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Piazzas speak with student leaders about Greek life safety

by on September 06, 2018 1:29 PM

UNIVERSITY PARK — Jim and Evelyn Piazza, parents of Timothy Piazza, addressed student leaders in Penn State’s Greek-life community Aug. 29 as part of the “Reframing the New Member Experience” program. The Piazzas were invited by university President Eric Barron to speak at the event, which was coordinated through the Office of Fraternity and Sorority Life, a unit of Penn State Student Affairs.

Timothy Piazza was a sophomore at Penn State in 2017 when he died after a night of heavy drinking while pledging at the former Beta Theta Pi fraternity. Three former Beta Theta Pi members have entered guilty pleas to charges in connection with Piazza’s death. Twenty others still face charges.

With an emphasis on promotion of health, safety and civic engagement, the program was designed to help chapter officers reframe the experience that new members undergo during Greek-letter organization recruitment and new member education initiatives at the university.  

“The Piazzas have partnered with Penn State in these efforts to implement significant changes in the Greek-life experience,” said Steve Veldkamp, special assistant to the vice president for Student Affairs and interim director for the Office of Fraternity and Sorority Life. “They have advocated for meaningful change in the fraternity and sorority experience in the wake of their son’s death, including their support of the Timothy J. Piazza Antihazing Law, as well as their work to bring together parents of victims of hazing at other institutions to talk about issues and push for change.”

At the event, students listened to the Piazzas talk about their ongoing grief over the loss of their son and the significant role that each student must play in being a responsible member of the Greek-letter community. Students were then asked to discuss how they, as student leaders, would commit to creating a safer Greek system at Penn State.

Following small group discussions, students shared their ideas with the broader group, as well as the Piazzas, in an open conversation. Students expressed support for student safety, dedication to leadership development and a positive educational experience, as well as mentorship of new members and a new member experience rooted in the founding values of all Greek-letter organizations. Students specifically committed to checking in on others, holding each other accountable, stepping up if something isn’t right and leading by example.

The program and conversation with fraternity and sorority leaders represented Penn State’s ongoing pledge of progress and change within the Greek-life community. Following the tragic death of Timothy Piazza, Penn State launched numerous key initiatives aimed at refocusing its Greek community on safety.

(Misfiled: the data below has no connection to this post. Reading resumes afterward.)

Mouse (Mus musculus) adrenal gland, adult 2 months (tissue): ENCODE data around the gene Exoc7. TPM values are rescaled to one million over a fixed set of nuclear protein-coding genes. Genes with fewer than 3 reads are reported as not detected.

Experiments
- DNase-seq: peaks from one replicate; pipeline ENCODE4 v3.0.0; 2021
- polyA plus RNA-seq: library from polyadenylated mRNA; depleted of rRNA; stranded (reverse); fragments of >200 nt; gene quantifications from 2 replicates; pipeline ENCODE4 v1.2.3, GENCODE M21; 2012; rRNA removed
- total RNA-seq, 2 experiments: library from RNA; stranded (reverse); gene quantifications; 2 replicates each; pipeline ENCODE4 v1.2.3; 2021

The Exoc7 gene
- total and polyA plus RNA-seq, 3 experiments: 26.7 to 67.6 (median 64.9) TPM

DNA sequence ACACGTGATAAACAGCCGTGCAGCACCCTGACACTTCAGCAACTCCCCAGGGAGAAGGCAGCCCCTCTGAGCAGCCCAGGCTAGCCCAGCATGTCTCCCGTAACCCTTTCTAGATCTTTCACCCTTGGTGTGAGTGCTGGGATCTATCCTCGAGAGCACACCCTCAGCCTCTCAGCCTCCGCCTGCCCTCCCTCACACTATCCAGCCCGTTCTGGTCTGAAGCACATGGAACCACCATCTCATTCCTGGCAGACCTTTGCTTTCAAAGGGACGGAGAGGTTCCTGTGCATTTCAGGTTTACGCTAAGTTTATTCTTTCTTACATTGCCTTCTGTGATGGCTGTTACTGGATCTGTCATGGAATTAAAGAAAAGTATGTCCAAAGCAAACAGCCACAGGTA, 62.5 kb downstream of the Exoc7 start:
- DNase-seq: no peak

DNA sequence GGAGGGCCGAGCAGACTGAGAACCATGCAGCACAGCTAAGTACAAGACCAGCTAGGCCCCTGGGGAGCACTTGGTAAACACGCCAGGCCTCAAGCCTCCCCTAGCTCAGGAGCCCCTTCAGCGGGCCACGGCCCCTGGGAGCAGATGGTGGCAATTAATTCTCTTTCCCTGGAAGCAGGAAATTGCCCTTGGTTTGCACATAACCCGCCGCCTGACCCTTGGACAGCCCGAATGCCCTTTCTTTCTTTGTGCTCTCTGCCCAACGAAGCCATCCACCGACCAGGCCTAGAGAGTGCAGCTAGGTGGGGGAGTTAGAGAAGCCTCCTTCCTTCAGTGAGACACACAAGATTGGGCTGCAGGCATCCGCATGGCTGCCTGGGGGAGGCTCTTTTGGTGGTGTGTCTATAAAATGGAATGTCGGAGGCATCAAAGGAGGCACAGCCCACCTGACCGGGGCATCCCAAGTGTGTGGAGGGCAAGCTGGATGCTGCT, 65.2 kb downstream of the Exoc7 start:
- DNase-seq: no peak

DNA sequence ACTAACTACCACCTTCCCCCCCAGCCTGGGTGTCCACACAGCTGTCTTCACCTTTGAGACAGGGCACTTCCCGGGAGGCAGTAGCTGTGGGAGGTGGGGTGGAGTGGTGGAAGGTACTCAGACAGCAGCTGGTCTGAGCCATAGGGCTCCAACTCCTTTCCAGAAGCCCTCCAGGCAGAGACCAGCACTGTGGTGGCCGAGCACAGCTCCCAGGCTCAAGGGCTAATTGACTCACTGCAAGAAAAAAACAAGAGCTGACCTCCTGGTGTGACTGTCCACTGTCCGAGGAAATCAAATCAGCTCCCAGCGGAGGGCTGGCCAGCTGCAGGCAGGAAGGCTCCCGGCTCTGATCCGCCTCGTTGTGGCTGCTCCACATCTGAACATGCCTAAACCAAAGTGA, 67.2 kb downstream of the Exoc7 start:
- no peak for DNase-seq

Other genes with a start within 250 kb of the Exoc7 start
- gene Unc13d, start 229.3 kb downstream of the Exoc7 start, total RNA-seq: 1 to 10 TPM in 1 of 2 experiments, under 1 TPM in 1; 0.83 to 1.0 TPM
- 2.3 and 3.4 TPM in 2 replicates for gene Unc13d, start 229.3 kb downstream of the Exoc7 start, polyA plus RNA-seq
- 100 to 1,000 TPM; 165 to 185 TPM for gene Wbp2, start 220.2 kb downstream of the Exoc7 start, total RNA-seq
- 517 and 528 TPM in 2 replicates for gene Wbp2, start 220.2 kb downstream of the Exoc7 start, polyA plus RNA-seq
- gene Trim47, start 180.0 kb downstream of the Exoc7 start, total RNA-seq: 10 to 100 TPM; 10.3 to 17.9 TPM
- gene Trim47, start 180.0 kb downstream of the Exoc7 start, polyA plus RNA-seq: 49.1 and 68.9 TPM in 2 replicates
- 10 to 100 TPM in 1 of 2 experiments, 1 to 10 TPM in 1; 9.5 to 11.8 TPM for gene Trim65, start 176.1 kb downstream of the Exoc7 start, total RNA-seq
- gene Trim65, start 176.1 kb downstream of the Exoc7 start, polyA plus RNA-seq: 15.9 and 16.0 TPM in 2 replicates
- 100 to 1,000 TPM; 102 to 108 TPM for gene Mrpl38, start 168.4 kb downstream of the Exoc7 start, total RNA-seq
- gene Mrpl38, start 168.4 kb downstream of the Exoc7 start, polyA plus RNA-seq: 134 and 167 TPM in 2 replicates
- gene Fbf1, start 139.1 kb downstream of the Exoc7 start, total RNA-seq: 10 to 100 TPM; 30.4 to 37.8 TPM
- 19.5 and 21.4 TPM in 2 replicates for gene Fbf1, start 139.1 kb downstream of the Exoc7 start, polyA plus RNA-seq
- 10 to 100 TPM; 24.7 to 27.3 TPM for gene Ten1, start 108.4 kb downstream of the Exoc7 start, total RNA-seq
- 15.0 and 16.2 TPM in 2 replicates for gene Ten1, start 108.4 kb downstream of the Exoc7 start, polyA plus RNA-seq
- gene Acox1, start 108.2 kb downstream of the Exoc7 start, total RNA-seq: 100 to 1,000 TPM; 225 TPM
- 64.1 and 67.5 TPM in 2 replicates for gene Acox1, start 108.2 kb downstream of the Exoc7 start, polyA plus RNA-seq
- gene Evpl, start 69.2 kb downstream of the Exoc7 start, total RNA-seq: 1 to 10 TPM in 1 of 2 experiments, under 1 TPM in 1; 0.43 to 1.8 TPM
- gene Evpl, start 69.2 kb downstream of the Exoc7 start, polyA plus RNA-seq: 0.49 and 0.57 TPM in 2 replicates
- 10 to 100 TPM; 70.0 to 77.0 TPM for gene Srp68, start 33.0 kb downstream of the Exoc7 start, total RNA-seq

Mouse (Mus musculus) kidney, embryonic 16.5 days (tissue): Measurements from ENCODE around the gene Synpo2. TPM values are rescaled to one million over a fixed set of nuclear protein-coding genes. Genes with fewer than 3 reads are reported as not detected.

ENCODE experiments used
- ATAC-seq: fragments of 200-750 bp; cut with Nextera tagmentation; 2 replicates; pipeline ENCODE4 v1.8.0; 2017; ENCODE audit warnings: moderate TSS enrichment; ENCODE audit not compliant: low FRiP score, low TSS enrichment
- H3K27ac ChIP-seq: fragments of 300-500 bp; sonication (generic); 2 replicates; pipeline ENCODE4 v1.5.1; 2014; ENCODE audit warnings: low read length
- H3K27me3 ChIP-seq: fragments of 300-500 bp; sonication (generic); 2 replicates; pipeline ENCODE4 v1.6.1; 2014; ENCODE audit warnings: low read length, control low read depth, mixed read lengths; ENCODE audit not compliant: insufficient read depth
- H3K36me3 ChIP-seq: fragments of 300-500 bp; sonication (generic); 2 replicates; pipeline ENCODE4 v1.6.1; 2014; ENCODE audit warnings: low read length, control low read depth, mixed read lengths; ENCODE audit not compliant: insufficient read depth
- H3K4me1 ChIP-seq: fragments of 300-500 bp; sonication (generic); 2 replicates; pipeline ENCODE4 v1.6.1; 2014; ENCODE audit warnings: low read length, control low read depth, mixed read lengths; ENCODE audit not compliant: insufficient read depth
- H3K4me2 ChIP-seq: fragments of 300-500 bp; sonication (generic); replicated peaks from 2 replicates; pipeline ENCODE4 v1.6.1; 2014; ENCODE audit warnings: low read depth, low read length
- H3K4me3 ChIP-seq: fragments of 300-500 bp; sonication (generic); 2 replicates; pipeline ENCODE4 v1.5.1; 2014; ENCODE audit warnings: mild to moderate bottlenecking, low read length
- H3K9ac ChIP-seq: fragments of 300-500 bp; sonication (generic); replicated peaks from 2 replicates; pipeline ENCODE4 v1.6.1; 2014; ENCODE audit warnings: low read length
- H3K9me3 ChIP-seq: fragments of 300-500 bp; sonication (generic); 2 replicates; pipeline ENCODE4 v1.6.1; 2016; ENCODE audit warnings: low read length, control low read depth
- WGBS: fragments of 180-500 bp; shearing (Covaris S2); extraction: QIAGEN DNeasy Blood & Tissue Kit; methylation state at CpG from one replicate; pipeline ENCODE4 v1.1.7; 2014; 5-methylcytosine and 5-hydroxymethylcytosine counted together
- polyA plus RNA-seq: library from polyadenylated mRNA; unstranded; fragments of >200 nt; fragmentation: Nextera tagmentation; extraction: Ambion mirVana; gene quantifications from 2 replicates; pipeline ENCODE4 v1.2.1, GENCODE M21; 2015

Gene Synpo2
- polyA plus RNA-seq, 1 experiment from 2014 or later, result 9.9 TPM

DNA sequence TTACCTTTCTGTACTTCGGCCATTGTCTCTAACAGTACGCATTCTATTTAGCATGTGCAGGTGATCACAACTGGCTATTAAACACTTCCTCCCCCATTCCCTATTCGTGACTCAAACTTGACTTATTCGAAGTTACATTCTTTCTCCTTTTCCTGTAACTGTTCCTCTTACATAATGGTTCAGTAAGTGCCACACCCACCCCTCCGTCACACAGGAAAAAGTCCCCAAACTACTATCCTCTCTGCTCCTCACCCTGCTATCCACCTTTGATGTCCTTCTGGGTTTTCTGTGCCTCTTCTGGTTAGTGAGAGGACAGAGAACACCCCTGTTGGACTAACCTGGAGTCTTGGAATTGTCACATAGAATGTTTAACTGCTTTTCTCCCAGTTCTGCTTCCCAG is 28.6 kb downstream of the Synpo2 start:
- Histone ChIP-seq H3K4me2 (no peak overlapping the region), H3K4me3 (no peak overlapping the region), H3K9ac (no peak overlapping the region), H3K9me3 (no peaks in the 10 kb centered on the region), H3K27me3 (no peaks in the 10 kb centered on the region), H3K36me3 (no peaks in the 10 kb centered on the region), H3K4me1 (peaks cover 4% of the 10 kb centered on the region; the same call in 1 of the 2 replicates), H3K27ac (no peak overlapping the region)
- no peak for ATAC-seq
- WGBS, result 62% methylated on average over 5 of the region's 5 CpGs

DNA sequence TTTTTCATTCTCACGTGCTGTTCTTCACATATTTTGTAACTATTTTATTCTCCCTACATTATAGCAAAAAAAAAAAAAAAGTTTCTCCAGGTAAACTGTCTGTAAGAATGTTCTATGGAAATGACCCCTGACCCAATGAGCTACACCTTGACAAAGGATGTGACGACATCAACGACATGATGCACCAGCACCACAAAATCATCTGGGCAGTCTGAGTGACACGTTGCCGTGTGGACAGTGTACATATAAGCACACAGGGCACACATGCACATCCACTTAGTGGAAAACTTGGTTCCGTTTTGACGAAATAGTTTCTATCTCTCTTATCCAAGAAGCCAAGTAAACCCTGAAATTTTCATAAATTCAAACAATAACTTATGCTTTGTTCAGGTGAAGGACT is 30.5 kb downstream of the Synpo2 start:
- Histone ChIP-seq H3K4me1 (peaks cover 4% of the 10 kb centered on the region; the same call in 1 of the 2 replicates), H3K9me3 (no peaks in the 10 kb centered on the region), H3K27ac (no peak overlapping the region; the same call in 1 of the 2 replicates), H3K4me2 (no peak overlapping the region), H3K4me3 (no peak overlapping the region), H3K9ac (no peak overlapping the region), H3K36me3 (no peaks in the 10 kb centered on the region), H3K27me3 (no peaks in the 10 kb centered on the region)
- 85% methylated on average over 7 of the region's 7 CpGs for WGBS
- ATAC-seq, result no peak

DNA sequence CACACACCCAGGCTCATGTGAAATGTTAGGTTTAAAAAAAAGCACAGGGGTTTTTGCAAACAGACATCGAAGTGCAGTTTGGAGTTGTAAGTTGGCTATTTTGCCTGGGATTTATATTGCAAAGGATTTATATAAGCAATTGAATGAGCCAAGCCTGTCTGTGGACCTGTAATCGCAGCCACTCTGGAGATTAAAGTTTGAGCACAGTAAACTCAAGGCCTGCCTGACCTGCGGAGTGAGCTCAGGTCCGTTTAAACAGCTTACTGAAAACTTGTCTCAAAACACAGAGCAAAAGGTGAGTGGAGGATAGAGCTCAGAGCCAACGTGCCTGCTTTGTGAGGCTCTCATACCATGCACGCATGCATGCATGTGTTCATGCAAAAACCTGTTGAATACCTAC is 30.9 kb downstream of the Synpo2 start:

Since 2017, meaningful progress has been made in many areas, including Penn State’s desire to foster a more constructive partnership with student leaders to prioritize the safety of their members. The “Reframing the New Member Experience” program, paired with additional member education initiatives, encourages student leaders to think critically about how they recruit and educate new members. Students are being asked to take a more active role in contributing to real change in these processes with a goal of eliminating hazing and other dangerous behaviors, such as underage drinking and alcohol abuse.

The Piazzas challenged students to live the values their organizations espouse. The Piazzas walked participants through common behaviors that constitute hazing, as well as the very real consequences of hazing activities. The couple stressed the importance of reporting hazing, calling 911 if someone is in danger and speaking out against behaviors that “don’t feel or look right.”

The couple also touched on the law and criminal consequences surrounding hazing in Pennsylvania, as well as the Medical Amnesty laws in place to protect students who call for help. Penn State’s Responsible Action Protocol also protects students from prosecution for consumption or possession of alcohol when they seek help for a peer who is passed out, unconscious or unresponsive as the result of over-consumption.

“We are grateful that Jim and Evelyn were willing to share their thoughts on this critical issue,” said Veldkamp. “It is now up to our student leaders to determine how to be the change.” 

 

 

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